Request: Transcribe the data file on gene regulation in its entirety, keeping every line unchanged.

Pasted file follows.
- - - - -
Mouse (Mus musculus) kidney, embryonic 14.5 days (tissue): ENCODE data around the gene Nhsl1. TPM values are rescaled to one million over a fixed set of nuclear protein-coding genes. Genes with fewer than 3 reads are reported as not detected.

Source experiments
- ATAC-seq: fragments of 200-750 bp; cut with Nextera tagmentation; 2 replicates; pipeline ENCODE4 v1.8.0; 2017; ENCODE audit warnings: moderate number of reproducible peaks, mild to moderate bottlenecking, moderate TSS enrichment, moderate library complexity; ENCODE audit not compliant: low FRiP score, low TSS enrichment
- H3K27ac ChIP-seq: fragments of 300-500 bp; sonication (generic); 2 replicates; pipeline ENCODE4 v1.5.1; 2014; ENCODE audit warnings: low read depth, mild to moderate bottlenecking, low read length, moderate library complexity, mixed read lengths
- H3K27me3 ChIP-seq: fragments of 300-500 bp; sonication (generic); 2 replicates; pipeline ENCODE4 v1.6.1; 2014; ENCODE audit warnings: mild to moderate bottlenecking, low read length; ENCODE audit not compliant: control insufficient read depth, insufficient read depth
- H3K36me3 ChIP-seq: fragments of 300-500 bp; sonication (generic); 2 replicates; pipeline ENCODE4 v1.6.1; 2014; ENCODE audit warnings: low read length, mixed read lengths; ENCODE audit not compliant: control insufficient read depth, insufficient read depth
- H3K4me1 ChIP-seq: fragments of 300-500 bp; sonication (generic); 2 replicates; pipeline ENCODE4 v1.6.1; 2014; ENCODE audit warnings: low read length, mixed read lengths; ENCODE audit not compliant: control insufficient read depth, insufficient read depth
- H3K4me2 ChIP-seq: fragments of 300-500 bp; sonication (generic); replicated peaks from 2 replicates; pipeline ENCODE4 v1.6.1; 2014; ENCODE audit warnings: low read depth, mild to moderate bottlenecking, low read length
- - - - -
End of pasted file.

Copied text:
Mouse (Mus musculus) kidney, embryonic 14.5 days (tissue): ENCODE data around the gene Nhsl1. TPM values are rescaled to one million over a fixed set of nuclear protein-coding genes. Genes with fewer than 3 reads are reported as not detected.

Source experiments
- ATAC-seq: fragments of 200-750 bp; cut with Nextera tagmentation; 2 replicates; pipeline ENCODE4 v1.8.0; 2017; ENCODE audit warnings: moderate number of reproducible peaks, mild to moderate bottlenecking, moderate TSS enrichment, moderate library complexity; ENCODE audit not compliant: low FRiP score, low TSS enrichment
- H3K27ac ChIP-seq: fragments of 300-500 bp; sonication (generic); 2 replicates; pipeline ENCODE4 v1.5.1; 2014; ENCODE audit warnings: low read depth, mild to moderate bottlenecking, low read length, moderate library complexity, mixed read lengths
- H3K27me3 ChIP-seq: fragments of 300-500 bp; sonication (generic); 2 replicates; pipeline ENCODE4 v1.6.1; 2014; ENCODE audit warnings: mild to moderate bottlenecking, low read length; ENCODE audit not compliant: control insufficient read depth, insufficient read depth
- H3K36me3 ChIP-seq: fragments of 300-500 bp; sonication (generic); 2 replicates; pipeline ENCODE4 v1.6.1; 2014; ENCODE audit warnings: low read length, mixed read lengths; ENCODE audit not compliant: control insufficient read depth, insufficient read depth
- H3K4me1 ChIP-seq: fragments of 300-500 bp; sonication (generic); 2 replicates; pipeline ENCODE4 v1.6.1; 2014; ENCODE audit warnings: low read length, mixed read lengths; ENCODE audit not compliant: control insufficient read depth, insufficient read depth
- H3K4me2 ChIP-seq: fragments of 300-500 bp; sonication (generic); replicated peaks from 2 replicates; pipeline ENCODE4 v1.6.1; 2014; ENCODE audit warnings: low read depth, mild to moderate bottlenecking, low read length